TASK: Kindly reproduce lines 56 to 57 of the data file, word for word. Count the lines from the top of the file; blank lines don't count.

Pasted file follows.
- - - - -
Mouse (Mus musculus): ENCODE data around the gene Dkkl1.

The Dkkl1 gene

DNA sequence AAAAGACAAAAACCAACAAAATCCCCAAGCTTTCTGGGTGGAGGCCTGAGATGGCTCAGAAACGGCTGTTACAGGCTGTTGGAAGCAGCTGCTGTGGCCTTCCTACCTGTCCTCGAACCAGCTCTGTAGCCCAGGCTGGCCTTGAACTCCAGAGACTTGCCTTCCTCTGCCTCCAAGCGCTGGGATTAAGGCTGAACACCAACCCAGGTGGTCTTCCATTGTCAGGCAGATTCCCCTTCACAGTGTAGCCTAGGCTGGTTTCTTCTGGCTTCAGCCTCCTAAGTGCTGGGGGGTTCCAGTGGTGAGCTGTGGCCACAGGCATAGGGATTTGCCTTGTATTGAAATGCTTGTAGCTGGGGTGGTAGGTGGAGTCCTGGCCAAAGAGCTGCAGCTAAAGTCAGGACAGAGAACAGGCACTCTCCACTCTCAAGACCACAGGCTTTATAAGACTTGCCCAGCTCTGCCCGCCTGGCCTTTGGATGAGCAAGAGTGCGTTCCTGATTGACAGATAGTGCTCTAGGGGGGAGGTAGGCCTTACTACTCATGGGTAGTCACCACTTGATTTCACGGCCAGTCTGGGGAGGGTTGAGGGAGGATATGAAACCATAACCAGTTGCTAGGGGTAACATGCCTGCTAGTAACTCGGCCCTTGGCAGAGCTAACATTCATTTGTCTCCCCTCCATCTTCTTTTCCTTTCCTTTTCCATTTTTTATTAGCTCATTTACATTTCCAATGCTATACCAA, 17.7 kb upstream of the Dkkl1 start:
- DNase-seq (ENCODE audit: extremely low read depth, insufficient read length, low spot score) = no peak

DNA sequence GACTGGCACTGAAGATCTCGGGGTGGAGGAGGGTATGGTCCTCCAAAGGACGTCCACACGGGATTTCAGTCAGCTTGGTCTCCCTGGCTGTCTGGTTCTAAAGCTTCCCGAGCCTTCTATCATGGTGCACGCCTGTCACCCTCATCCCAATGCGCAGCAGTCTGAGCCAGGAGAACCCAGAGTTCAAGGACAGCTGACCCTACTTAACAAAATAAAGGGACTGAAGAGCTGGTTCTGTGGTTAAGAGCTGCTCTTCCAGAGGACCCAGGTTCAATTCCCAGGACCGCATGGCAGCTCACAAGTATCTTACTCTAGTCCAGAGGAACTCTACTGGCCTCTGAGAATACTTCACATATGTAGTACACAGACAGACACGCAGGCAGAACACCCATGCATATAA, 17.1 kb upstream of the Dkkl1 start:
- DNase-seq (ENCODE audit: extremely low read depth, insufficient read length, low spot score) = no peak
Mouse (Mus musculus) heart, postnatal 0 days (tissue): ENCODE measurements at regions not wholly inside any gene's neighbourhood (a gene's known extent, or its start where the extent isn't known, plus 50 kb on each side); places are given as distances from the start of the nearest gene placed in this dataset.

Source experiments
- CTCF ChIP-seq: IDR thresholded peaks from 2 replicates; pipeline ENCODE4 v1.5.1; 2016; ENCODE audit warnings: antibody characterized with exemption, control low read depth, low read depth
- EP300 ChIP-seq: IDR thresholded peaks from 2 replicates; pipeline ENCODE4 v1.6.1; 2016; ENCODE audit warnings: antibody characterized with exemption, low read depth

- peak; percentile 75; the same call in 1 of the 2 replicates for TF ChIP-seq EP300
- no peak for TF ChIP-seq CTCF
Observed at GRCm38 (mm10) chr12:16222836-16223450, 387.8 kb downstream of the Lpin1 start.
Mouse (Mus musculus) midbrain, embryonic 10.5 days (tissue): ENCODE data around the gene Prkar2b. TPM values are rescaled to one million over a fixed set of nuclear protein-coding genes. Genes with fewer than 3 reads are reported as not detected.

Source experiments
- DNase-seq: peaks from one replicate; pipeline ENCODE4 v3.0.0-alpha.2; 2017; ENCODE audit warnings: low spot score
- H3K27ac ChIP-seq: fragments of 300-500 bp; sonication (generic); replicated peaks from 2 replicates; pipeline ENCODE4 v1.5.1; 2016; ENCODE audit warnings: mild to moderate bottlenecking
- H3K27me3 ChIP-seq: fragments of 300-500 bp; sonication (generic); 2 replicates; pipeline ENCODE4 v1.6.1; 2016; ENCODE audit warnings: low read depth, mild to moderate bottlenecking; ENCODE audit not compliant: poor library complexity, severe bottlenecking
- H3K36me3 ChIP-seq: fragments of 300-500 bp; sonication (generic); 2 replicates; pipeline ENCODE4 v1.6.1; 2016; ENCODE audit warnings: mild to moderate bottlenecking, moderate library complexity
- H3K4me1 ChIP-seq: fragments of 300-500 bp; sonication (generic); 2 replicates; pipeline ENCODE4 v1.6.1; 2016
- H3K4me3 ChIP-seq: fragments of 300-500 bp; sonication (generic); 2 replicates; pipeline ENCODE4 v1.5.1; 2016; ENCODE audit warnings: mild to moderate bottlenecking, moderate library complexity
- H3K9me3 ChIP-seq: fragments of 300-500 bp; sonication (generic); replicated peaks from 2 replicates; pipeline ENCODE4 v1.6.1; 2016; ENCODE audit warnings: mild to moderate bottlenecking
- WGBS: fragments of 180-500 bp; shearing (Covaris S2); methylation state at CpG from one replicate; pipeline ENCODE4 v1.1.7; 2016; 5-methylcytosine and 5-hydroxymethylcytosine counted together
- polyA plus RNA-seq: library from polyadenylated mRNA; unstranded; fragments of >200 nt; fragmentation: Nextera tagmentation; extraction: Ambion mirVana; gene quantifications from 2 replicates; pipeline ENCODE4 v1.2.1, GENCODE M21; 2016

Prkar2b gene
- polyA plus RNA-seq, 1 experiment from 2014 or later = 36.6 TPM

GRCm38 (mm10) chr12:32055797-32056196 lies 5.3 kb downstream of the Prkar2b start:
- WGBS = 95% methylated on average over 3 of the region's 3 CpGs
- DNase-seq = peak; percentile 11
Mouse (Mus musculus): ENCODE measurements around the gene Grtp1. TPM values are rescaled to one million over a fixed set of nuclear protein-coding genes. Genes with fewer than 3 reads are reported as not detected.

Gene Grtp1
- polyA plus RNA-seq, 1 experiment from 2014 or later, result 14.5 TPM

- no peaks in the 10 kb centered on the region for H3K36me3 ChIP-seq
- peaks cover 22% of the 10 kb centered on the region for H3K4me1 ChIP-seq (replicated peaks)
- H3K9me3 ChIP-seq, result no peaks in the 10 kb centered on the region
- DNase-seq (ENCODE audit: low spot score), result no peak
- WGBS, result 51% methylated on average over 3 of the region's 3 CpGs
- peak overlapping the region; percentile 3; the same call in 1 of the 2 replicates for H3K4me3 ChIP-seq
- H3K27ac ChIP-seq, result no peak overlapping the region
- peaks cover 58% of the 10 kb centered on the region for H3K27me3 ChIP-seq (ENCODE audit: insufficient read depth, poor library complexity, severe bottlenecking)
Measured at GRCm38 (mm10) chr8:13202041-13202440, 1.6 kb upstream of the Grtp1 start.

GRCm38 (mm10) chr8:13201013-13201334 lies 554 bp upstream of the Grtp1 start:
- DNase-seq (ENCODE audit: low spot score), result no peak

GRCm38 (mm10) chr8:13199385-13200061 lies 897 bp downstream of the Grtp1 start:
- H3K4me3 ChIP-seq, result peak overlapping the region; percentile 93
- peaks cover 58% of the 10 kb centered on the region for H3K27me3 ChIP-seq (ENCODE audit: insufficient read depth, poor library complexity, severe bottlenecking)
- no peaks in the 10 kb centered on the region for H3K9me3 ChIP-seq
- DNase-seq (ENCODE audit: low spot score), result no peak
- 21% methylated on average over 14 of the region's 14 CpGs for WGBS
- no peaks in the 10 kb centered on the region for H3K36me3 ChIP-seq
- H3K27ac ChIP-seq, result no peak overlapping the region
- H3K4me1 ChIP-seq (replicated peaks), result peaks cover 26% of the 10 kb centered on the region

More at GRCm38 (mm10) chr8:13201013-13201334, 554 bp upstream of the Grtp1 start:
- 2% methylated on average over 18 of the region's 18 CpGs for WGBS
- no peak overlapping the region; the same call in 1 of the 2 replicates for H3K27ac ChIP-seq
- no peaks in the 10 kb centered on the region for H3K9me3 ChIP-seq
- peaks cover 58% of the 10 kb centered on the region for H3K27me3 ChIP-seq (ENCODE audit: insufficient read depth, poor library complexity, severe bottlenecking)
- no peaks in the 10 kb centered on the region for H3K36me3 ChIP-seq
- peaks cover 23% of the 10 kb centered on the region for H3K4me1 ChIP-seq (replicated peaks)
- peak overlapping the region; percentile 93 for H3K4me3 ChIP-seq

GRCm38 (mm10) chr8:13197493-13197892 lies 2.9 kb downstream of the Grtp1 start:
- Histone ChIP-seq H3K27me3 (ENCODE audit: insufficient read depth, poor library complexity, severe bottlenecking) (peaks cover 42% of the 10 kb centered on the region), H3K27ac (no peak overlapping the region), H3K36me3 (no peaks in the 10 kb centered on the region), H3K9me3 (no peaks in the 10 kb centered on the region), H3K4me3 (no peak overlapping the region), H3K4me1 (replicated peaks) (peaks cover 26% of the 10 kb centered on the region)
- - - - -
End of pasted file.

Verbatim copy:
- no peaks in the 10 kb centered on the region for H3K9me3 ChIP-seq
- peaks cover 58% of the 10 kb centered on the region for H3K27me3 ChIP-seq (ENCODE audit: insufficient read depth, poor library complexity, severe bottlenecking)